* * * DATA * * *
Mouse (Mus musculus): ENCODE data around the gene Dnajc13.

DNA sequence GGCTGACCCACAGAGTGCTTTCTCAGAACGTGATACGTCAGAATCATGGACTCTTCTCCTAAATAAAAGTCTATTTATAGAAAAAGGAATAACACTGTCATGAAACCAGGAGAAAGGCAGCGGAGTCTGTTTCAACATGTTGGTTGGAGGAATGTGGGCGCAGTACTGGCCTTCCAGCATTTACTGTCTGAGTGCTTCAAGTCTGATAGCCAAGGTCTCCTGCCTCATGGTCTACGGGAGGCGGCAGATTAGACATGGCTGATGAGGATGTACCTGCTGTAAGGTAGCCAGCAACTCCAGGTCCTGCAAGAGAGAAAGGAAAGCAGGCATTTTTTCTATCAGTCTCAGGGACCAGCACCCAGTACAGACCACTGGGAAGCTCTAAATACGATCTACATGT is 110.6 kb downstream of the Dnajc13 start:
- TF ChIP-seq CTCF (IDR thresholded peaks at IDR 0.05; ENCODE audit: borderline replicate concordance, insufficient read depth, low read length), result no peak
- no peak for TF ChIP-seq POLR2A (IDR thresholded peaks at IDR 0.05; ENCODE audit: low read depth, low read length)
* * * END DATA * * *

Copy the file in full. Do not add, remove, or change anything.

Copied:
Mouse (Mus musculus): ENCODE data around the gene Dnajc13.

DNA sequence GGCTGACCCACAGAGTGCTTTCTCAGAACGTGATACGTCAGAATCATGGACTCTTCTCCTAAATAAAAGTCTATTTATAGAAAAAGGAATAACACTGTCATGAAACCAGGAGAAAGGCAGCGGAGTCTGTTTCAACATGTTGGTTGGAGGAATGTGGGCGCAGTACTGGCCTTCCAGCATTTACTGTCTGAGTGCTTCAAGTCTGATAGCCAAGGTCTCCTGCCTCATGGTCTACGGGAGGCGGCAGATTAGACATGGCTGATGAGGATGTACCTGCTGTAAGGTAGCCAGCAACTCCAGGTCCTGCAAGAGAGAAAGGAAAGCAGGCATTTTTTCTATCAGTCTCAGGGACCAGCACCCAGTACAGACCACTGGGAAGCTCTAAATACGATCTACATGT is 110.6 kb downstream of the Dnajc13 start:
- TF ChIP-seq CTCF (IDR thresholded peaks at IDR 0.05; ENCODE audit: borderline replicate concordance, insufficient read depth, low read length), result no peak
- no peak for TF ChIP-seq POLR2A (IDR thresholded peaks at IDR 0.05; ENCODE audit: low read depth, low read length)